Altzi: That’s one point. I’m not sure if I would have stuck with one band even if I could. I’m not really into it for the money. If you take Masterplan for example, the last album was 2013- that was 5 ½ years ago. We did a live album, and the PumpKings. Let’s say I spend two months on an album as a singer. It takes three or four years for the next album to come out. Sometimes I just do vocals for friends and their projects because I really miss recording. I like trying new stuff. Even if I got well paid and toured all year around, if you do one album a year, it’s just 20% of the year and the rest of the time is yours. Now I’m only playing live with Masterplan and Herman Frank. I may do a guest vocal and backing vocal in the studio – but I have more than enough live with those two bands.

Dead Rhetoric: Did you have any fears about stepping up to be a vocalist for At Vance when you had primarily done work as a bassist and backing vocalist in other bands up to that time?

Altzi: Of course. When I came to the studio at Olaf’s place, I just had to pretend that I knew what I was doing. It was a good experience and I learned a lot. I have home recordings just for practice, but it was different when you have somebody producing you and telling you that wasn’t good, or trying things again higher and lower. It took some time, and I think that I’m faster at adapting to new things in the studio. I was standing far away in the corner as a bass player looking at the drummer, and now I have to entertain the audience as a singer. Nothing that I regret, it’s fun.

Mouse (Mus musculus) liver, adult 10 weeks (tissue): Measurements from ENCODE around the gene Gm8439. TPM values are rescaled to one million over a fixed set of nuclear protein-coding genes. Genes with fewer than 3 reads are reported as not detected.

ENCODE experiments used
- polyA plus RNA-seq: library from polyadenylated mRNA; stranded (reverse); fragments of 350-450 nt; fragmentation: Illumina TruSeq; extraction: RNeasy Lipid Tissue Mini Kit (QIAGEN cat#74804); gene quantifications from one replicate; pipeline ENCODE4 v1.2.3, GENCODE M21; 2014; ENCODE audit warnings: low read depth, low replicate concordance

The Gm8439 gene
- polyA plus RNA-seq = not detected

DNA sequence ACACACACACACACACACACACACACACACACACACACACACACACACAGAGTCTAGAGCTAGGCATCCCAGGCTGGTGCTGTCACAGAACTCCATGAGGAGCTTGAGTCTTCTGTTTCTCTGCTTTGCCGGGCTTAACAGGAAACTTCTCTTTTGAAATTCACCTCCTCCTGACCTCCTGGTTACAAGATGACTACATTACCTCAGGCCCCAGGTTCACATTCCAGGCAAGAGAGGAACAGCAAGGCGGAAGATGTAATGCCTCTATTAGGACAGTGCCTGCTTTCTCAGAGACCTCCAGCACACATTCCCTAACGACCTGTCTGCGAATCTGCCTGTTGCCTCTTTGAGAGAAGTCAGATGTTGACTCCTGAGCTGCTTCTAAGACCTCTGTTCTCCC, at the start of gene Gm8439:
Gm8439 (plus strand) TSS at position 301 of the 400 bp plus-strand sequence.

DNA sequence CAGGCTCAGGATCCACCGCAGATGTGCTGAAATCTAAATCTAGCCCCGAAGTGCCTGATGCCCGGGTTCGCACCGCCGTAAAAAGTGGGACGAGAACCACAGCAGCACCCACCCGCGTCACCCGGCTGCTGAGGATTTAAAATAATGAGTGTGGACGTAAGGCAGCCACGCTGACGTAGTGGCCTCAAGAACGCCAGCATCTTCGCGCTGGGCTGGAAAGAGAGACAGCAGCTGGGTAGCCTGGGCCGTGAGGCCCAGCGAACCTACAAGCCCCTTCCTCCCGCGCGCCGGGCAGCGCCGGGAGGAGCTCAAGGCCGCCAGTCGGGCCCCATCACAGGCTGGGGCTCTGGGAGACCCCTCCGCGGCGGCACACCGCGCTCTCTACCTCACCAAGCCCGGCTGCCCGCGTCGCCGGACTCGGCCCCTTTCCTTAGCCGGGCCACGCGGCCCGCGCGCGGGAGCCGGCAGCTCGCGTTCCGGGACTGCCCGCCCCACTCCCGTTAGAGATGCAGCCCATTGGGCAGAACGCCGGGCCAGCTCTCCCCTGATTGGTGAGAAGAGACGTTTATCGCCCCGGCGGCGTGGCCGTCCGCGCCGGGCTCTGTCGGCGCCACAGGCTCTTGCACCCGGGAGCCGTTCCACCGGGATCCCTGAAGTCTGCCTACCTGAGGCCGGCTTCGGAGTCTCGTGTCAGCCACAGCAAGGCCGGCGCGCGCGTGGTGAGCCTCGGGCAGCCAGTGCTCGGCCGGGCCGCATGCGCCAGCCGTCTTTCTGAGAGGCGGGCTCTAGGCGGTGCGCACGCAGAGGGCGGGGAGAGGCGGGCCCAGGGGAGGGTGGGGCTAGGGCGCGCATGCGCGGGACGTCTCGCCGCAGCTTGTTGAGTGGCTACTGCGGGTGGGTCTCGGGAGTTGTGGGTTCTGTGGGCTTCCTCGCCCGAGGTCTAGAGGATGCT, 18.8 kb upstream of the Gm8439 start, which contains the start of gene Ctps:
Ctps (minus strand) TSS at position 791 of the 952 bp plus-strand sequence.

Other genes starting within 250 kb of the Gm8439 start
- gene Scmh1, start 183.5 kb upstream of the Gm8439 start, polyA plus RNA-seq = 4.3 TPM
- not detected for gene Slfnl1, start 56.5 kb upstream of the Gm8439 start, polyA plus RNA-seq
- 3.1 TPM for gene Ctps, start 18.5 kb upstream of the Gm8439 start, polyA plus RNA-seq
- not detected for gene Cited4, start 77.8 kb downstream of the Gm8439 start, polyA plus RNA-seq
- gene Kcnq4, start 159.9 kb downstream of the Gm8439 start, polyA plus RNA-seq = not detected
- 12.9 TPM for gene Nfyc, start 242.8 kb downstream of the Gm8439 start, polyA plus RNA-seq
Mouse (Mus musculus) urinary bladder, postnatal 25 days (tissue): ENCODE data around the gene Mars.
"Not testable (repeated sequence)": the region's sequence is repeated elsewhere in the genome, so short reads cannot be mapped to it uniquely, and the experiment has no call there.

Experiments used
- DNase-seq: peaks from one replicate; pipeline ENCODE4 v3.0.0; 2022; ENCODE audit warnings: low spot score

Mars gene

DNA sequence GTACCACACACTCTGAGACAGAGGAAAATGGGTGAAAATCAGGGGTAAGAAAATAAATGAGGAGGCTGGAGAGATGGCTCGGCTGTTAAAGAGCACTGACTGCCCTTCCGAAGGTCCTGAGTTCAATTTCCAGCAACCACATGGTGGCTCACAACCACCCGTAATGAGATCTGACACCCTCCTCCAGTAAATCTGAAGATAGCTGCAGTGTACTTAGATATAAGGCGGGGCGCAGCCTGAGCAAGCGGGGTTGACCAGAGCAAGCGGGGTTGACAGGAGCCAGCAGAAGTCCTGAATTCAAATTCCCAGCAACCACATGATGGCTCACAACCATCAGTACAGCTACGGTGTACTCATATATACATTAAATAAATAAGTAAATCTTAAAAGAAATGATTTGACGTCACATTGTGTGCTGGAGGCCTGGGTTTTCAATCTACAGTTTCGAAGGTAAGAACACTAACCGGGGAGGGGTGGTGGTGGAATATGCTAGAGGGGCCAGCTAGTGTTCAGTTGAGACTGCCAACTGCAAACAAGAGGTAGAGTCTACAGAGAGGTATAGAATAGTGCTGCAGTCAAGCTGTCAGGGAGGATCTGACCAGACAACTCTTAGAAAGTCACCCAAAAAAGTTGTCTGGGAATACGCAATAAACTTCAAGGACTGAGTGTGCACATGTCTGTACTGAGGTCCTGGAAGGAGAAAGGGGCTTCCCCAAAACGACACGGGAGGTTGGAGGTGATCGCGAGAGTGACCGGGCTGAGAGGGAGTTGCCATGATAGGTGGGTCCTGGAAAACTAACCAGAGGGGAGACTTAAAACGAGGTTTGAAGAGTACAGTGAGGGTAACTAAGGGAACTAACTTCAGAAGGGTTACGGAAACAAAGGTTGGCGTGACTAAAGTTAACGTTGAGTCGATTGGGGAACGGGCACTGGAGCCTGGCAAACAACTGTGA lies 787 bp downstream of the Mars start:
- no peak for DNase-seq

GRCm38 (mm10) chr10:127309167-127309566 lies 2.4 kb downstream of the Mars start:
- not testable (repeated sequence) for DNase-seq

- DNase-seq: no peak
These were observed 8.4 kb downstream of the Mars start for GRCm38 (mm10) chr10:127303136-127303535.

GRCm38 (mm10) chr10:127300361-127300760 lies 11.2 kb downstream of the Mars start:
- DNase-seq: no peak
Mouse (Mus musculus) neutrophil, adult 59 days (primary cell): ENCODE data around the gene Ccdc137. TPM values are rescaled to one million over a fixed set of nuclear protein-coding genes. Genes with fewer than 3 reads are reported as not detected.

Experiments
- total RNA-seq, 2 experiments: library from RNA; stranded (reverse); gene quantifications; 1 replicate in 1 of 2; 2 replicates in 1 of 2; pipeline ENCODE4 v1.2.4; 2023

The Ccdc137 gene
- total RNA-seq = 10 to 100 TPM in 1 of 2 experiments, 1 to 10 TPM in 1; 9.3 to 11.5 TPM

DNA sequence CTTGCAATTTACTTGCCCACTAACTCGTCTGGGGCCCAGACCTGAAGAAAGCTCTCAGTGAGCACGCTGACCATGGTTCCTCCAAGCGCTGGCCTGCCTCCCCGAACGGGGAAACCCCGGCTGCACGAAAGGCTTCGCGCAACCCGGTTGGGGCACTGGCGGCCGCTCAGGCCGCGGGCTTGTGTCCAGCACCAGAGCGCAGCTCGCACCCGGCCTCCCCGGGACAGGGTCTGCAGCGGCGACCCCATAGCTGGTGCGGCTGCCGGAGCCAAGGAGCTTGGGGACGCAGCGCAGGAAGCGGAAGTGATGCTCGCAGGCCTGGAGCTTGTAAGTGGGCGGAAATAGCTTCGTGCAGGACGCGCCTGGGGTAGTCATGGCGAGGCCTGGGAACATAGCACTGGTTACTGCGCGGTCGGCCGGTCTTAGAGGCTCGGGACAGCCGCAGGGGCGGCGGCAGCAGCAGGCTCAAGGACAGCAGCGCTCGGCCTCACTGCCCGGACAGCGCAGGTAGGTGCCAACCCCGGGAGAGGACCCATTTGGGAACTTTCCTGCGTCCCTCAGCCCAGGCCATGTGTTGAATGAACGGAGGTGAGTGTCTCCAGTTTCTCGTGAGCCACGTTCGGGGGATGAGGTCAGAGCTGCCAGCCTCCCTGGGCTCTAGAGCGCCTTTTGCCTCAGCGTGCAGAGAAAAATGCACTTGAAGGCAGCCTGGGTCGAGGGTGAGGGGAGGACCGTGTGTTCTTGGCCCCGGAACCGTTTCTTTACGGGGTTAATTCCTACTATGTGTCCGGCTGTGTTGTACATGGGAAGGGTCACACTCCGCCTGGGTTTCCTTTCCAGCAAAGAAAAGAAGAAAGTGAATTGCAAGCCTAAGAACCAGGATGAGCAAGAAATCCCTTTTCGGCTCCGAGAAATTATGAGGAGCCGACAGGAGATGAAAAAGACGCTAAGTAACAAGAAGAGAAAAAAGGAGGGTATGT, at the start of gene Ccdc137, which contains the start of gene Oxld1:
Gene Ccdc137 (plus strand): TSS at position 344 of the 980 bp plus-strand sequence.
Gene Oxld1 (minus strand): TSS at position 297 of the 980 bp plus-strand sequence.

Dead Rhetoric: Would you say your technique has improved and evolved?

Altzi: I’ve learned how to maintain my voice for a lot of shows in a row. Before it was hard to do a one-hour show when I started. On some tours we’ve been doing twenty shows in twenty-three days, only two or three days off. You know your limits with where the voice is, on that part I’ve been better. Technical-wise with timing and pitch-wise, it gets better with practice. I have thousands and thousands of hours in the studio and live work, now I know my voice much better. It’s easier to control it. I hear it when I listen back to the albums I did 10-12 years ago, I hear a big difference in what I’m doing today. My voice has changed, the first couple of years it changed a lot.

Dead Rhetoric: What are some of your hobbies and interests away from music when you have the free time and energy to pursue them?

Altzi: I like to ride motorbikes, and I like to drive race cars. Next year I’m building a car, so I’m going to do a small series of six races. Two of the races unfortunately I am going to miss anyway because I have festivals that are already booked. It’s a hobby, I’m glad to go to the track and I’ve been doing this for over ten years. It’s time to build a proper race car and be in a series.